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Cross Examination

Cross-Examination

Questioning the Evidence Provided by the Arresting Officer

The arresting officer is typically the key witness for the prosecution in a DWI case. This is usually a difficult part of court proceedings for the defense because the arresting officer will likely have much to say that supports the prosecuting attorney's allegations that the defendant was driving while intoxicated.

The officer may make statements under oath, regarding:

  • The driver's statements regarding what he/she had to drink
  • The officer's observations of the driver's behavior and any signs of intoxication, such as slurred speech, bloodshot eyes or the smell of alcohol on the driver's breath
  • The presence of open containers of alcohol in the vehicle at the time of the arrest
  • The driver's performance on field sobriety tests
  • The results of breath or blood tests, if the arresting officer was involved

Defense Strategy: Cross Examination

In the face of damning evidence, it may seem difficult to avoid a conviction. An attorney with extensive experience and the resources to fully investigate the matter may be able to effectively challenge the officer's testimony during cross-examination. A defense lawyer will have the opportunity to cross-examine any witness brought in to testify on the prosecution's behalf after they have had their chance to complete a direct examination. During that time, they will likely bring to light any evidence that can be used to solidify the defendant's guilt.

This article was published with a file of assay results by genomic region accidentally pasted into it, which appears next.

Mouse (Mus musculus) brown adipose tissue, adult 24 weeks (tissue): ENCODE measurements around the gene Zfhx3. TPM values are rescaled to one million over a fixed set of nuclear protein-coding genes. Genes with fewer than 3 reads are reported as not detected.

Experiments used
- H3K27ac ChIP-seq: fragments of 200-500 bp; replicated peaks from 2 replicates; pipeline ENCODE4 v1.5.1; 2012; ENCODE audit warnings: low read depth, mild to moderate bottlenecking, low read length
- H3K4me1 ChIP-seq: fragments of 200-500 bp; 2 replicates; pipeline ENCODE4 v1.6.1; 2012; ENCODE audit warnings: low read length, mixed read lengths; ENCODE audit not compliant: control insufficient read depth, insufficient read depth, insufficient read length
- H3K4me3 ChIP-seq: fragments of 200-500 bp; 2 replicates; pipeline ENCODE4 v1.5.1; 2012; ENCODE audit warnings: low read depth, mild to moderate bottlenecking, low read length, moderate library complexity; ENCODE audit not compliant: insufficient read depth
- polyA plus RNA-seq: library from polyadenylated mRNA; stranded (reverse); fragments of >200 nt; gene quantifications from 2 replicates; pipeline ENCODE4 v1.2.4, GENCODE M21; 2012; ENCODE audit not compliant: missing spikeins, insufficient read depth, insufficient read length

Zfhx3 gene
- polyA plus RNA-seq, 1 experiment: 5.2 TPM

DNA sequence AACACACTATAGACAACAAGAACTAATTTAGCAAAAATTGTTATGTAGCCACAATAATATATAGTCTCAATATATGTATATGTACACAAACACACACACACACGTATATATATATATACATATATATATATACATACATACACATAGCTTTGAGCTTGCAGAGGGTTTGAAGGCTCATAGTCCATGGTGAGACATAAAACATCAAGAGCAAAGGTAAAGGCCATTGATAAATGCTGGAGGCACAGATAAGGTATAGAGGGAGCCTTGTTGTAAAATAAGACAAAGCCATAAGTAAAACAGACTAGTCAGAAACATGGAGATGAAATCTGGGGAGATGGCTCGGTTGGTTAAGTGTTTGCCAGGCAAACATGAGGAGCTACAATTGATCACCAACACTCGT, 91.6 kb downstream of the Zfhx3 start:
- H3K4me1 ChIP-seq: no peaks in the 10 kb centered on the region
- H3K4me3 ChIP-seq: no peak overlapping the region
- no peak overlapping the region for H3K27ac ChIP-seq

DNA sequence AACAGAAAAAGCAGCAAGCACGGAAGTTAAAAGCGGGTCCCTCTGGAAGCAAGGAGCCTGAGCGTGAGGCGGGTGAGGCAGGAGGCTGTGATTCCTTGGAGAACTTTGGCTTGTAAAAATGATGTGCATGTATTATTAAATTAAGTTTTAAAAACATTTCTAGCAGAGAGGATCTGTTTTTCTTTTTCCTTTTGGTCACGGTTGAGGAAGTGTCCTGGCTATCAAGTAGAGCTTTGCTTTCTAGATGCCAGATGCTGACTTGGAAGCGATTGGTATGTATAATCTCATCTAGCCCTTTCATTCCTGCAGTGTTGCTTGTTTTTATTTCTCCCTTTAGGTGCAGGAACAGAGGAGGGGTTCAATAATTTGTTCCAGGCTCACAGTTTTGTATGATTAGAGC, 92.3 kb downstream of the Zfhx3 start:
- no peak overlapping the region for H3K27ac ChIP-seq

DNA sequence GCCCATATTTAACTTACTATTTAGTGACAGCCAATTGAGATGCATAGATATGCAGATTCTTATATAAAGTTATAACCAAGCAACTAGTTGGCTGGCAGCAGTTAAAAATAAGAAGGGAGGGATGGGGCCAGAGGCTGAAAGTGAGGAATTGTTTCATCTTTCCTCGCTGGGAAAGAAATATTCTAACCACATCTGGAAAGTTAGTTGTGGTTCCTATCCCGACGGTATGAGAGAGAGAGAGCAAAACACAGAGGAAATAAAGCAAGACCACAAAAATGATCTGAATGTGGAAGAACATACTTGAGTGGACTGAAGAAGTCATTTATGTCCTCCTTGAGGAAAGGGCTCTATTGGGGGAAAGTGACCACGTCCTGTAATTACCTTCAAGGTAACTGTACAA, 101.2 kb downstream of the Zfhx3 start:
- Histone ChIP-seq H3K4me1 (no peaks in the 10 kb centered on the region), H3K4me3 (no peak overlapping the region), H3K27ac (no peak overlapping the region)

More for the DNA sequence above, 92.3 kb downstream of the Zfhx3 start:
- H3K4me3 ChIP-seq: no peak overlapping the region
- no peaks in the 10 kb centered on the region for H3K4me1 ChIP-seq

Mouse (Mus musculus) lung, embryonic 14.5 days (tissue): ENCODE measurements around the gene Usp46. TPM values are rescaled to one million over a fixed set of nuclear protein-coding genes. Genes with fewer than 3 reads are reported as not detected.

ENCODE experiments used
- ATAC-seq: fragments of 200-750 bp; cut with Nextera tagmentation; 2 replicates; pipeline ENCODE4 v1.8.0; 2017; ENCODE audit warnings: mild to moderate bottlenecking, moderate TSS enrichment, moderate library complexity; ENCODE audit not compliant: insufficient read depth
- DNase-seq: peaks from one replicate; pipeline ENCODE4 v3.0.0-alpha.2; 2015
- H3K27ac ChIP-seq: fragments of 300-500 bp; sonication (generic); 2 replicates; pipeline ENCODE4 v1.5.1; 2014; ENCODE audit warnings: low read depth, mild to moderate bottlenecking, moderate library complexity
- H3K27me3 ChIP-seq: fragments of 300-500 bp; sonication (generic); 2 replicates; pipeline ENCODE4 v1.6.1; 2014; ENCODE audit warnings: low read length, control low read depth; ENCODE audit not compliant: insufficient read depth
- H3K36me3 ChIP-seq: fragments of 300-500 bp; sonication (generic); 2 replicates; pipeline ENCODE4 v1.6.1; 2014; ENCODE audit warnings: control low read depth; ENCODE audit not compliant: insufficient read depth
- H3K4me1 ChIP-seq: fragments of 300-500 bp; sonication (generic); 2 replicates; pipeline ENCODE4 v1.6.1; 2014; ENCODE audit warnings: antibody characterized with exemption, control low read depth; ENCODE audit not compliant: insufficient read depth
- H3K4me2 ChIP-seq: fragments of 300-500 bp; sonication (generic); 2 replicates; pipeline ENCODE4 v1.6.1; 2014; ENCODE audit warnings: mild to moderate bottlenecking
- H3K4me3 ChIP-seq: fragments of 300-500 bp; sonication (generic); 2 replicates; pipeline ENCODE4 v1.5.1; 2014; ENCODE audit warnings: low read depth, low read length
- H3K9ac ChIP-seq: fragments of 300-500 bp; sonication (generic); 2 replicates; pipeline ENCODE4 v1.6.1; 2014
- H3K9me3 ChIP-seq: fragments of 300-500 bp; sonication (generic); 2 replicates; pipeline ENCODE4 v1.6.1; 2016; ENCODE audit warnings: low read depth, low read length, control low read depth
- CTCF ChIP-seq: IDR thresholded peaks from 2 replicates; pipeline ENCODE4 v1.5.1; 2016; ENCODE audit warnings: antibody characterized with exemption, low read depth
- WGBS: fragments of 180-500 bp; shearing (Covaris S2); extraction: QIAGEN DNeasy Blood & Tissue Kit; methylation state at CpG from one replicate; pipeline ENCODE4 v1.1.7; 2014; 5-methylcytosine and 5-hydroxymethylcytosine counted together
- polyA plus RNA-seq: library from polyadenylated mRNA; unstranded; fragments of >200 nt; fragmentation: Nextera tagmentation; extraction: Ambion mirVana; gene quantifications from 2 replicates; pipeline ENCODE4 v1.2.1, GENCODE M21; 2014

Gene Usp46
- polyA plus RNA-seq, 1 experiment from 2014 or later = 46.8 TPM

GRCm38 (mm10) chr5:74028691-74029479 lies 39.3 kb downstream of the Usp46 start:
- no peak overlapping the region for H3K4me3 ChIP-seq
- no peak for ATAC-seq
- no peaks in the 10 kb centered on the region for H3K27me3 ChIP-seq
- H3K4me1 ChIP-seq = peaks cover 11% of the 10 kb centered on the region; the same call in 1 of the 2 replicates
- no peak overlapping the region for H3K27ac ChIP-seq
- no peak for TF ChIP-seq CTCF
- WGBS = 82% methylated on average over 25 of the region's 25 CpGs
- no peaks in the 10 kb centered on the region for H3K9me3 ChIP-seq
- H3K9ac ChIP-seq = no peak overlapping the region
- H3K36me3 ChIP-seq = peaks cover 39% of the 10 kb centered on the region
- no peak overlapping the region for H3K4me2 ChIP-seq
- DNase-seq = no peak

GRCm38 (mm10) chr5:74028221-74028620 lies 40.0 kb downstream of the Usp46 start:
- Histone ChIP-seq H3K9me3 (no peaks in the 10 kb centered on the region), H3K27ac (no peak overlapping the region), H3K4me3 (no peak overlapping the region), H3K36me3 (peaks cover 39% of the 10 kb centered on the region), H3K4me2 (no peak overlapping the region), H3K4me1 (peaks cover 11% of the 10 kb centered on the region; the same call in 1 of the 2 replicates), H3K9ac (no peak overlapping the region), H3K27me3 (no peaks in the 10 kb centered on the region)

During a cross-examination, however, the defense attorney will have the opportunity to question the credibility of the witness, and/or create a reasonable doubt in the minds of the jury about the validity of any field sobriety tests, blood and breath tests, and/or reasonable cause for the initial traffic stop. If any of these elements of the DWI arrest can be proven to be invalid, the defendant's chances of avoiding a conviction are increased.

Also, when a lawyer is highly experienced in handling a cross-examination, he or she will know how to ask the right questions to eventually lead the arresting officer to agree with the defense's side of the story—or at the very least attempt to invoke doubt in the validity of the arresting officer's earlier statements. This is why it is imperative to enlist the help of a highly qualified defense attorney.

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